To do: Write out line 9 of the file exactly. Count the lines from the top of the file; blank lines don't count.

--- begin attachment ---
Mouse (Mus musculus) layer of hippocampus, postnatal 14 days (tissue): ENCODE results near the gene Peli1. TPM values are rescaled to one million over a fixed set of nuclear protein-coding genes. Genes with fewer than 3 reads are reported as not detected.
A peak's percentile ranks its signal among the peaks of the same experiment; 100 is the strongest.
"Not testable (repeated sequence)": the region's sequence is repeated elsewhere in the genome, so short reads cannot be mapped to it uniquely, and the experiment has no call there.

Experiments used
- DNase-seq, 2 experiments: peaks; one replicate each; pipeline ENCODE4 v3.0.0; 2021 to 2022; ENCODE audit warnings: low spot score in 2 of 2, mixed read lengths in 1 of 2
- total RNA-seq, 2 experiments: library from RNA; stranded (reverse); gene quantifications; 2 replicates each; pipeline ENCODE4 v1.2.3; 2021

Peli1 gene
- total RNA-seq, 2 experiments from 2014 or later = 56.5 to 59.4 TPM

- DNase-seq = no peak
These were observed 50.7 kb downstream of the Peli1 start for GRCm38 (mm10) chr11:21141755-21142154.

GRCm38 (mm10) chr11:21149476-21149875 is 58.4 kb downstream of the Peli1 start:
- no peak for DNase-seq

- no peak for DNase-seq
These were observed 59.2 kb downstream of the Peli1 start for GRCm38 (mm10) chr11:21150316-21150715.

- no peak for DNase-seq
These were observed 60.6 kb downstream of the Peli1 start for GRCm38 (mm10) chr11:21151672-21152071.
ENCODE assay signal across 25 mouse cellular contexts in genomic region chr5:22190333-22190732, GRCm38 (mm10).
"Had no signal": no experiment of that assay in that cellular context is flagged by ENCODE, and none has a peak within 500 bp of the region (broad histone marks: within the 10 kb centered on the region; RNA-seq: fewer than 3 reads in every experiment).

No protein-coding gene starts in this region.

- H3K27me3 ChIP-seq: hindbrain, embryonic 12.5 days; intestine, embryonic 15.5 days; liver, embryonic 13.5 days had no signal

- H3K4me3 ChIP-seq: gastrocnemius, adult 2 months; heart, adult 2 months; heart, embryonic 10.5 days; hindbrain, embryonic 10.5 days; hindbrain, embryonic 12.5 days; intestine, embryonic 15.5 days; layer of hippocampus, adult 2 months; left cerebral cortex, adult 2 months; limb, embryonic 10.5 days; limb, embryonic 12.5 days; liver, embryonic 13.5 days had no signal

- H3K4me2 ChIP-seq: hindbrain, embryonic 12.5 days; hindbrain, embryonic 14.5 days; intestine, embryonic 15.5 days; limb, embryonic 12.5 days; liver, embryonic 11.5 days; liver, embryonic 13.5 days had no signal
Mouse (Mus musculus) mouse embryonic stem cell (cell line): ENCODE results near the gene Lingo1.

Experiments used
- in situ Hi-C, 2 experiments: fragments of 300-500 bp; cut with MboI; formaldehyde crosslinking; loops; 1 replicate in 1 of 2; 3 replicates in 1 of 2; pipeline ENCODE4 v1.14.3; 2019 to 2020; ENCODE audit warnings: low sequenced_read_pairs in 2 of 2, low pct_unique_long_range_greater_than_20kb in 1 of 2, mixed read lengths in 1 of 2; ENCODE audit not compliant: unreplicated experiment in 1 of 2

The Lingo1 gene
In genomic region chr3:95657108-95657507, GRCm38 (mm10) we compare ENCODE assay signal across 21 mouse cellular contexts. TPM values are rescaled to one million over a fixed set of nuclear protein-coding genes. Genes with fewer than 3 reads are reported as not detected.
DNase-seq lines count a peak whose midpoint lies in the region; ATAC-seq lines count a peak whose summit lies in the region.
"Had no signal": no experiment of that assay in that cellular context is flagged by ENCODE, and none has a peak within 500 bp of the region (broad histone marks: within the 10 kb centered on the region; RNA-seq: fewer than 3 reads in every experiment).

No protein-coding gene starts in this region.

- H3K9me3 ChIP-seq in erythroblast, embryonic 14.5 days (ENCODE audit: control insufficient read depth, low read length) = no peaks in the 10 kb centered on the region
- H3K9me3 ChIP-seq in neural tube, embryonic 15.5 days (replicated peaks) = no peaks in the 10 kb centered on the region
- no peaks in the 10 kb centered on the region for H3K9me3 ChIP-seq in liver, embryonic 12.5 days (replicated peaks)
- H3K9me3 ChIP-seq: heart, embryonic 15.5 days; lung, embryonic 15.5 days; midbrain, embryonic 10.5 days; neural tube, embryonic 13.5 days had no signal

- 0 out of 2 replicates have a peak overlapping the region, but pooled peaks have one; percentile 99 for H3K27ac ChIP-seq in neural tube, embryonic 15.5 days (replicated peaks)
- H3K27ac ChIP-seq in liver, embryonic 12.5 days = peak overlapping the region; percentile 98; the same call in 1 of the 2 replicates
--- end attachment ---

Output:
- DNase-seq = no peak